that is funny. I have pigs, chickens, and ducks (and a few squabs and
rabbits) on the farm. The thing that is the easiest to catch because they
are afraid of people is the Pekin ducks. They can't fly and they can be
rounded up anywhere you want. Anyone that has raised pigs for any length of
time knows that pigs are the most stubborn and hardest to move animal on the
farm. A hydraulic trailer makes that chore much simpler. A "hydraulic
lift" or hydraulic trailer is a livestock trailer normally about 6-8' wide
by 15-20' long that hooks onto a tractor and has two hydraulic cylinders on
it that move the trailer from the ground to as high as a semi. When I still
sold commodity pigs I used mine to load pigs in the field and put them on a
semi. I use mine to move pigs just about everywhere. Its so much easier to
get a pig to go on a trailer that they don't have to step up on. I also use
mine to move my pig portahuts and steel quonsets. I also use it to haul
crates full of chickens and ducks from the field for loading on the truck.
I really couldn't imagine living without them. In my honest opinion,
hydraulic trailers are one of those appropriate technologies that make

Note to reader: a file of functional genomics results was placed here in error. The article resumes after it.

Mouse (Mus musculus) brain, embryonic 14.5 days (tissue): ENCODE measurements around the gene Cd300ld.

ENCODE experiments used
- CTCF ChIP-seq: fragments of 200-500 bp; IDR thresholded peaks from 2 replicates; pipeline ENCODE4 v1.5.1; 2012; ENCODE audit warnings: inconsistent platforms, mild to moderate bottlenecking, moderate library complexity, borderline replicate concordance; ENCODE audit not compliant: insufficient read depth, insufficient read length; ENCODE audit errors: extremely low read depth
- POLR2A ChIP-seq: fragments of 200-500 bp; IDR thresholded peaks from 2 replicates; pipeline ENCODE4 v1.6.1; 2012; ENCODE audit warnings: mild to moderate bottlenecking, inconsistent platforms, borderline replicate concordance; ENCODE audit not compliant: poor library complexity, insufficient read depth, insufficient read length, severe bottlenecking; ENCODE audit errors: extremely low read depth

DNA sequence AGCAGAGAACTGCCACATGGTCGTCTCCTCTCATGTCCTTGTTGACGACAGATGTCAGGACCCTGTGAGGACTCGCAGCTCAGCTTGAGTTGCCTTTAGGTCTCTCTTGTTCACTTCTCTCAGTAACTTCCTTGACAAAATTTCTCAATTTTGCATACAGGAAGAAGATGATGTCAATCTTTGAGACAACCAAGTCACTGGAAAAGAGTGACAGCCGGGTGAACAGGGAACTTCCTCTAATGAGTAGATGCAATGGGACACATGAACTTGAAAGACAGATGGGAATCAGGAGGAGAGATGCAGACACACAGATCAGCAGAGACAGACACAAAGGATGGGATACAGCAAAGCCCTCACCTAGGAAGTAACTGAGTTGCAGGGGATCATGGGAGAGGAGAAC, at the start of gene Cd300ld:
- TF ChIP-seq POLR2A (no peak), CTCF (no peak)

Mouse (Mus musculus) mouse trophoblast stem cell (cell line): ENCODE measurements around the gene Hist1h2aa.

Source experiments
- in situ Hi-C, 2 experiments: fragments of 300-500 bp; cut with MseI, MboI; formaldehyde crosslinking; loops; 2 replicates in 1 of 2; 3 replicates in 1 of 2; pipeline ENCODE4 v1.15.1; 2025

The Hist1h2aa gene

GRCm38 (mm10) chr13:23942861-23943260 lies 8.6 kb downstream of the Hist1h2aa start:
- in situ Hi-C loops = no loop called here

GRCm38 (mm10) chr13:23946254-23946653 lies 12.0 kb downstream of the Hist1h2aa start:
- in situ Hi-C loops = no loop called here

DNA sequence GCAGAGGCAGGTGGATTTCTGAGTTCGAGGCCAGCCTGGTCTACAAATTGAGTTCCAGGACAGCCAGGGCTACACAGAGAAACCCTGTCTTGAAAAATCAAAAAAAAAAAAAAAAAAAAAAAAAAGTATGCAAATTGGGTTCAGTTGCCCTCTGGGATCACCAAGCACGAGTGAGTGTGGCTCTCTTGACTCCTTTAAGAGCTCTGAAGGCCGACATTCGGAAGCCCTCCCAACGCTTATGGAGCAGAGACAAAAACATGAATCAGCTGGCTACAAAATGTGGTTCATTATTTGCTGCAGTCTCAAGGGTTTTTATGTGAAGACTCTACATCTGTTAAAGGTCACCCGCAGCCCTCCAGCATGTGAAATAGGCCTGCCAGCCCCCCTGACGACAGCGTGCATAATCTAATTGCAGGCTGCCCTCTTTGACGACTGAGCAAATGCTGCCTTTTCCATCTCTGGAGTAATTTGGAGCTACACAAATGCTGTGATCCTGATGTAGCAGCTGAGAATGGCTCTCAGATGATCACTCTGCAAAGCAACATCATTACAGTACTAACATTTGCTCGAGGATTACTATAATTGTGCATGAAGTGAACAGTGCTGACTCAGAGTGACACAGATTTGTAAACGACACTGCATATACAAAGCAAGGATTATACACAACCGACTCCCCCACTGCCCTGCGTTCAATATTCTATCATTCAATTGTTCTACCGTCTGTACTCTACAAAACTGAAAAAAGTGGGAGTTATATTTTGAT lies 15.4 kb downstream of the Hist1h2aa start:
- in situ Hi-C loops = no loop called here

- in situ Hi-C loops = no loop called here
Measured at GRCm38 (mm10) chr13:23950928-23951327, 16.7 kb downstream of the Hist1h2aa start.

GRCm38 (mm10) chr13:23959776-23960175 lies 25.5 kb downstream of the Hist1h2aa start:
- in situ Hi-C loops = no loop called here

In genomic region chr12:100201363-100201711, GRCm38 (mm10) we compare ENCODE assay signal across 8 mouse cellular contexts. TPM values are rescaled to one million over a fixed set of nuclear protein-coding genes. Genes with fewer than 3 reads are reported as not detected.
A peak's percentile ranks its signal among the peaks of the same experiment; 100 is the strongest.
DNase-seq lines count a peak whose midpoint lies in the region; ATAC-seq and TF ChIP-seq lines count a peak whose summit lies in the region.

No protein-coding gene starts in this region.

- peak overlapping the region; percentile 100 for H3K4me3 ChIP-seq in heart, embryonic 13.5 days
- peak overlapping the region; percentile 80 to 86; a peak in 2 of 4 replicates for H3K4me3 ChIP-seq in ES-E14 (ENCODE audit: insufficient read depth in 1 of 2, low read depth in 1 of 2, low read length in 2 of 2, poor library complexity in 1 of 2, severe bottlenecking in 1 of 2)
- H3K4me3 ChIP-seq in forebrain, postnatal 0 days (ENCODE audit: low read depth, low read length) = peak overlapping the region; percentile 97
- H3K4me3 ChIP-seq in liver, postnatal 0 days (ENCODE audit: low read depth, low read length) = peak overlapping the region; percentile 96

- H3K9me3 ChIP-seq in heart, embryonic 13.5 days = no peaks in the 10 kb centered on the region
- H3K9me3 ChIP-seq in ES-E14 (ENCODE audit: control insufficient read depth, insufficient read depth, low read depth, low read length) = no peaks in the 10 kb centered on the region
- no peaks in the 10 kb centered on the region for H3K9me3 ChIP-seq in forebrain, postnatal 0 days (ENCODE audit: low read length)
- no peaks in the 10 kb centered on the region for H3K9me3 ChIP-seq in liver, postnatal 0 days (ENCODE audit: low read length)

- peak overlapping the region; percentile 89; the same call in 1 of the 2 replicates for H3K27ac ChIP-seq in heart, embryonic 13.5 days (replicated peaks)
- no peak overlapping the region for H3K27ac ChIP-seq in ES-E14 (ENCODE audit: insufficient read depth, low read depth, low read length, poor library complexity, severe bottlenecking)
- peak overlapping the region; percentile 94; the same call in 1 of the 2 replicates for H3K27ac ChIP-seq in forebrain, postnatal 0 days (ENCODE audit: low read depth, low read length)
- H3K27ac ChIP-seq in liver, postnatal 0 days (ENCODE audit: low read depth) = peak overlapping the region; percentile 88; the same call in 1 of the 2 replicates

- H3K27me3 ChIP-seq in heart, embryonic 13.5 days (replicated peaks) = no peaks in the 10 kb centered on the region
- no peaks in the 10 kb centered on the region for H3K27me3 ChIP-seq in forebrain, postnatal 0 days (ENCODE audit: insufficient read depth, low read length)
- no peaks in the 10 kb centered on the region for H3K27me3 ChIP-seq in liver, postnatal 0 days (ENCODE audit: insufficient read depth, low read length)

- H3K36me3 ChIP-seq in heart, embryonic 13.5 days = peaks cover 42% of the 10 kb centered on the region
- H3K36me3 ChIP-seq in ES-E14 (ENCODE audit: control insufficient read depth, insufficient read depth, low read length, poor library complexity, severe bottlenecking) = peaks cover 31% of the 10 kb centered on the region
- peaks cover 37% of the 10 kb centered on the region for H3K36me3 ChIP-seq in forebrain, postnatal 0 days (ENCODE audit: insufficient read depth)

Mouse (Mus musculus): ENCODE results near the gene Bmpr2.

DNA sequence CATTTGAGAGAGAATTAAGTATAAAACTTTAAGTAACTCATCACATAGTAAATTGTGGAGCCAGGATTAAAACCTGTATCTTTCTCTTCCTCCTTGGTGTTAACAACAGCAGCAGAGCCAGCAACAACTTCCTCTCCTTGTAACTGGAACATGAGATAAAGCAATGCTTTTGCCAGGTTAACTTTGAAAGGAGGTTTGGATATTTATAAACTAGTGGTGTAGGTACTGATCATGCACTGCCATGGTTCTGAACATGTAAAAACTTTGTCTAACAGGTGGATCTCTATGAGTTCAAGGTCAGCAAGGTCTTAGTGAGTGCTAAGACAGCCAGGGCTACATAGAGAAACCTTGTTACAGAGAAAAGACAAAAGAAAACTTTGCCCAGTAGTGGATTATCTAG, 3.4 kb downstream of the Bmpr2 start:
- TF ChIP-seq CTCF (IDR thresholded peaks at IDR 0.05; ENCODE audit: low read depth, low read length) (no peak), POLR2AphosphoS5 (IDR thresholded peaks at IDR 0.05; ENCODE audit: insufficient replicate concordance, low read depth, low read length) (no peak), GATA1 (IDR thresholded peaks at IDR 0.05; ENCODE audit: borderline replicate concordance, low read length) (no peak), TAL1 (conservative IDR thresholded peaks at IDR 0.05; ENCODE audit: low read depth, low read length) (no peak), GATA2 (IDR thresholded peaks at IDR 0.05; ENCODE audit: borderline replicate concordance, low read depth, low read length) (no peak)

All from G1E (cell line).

pasture production of pigs competitive.
Anyone have non-chemical suggestions for mange control?
----- Original Message -----
Sent: Saturday, November 29, 2003 3:43 PM
Subject: Re: [PasturedPigs] Hydraulic Hog Lift
> Okay, so what's a 'hog lift'? :) I assume it is for loading hogs into
> and out of a pickup or the like. Is that the case? I don't have one
> (obviously) but I do have another solution. I do this with all of our
> animals. I simply train them to come when called. Bread or grain
> works well as the reward.
> I call out "Pig, Pig, Pig!" and they come a-running and will go into a
> pen or pretty much wherever I want. They also know that I carry the
> bread and such in white plastic pails. An empty pail is very effective
> to get them to follow me if I have to do that. But they appreciate it
> more when there is something in there!
> Getting them when they are hungry is helpful if you can do it. Early
> morning works best for me. Mine are late sleepers.
> Normally we pasture ours but I have moved them into what are our summer
> gardens which are fenced off as corrals - both to keep the animals out
> when the garden is in them and to keep the animals in when I want them
> digging up the places.
> One good thing to do is if you need them to go into a new space, like
> the back of a truck, park it, spread some hay in it's bed and put
> some bread up in the bed for them to come find. Then try calling
> them. They may not come that time but they may investigate it and go
> up on their own and then later come in when you call. This lets them
> get used to the vehicle.
> Sheep are the same. Chickens come well. Our ducks come but are more
> skitterish than the others.
> in Vermont
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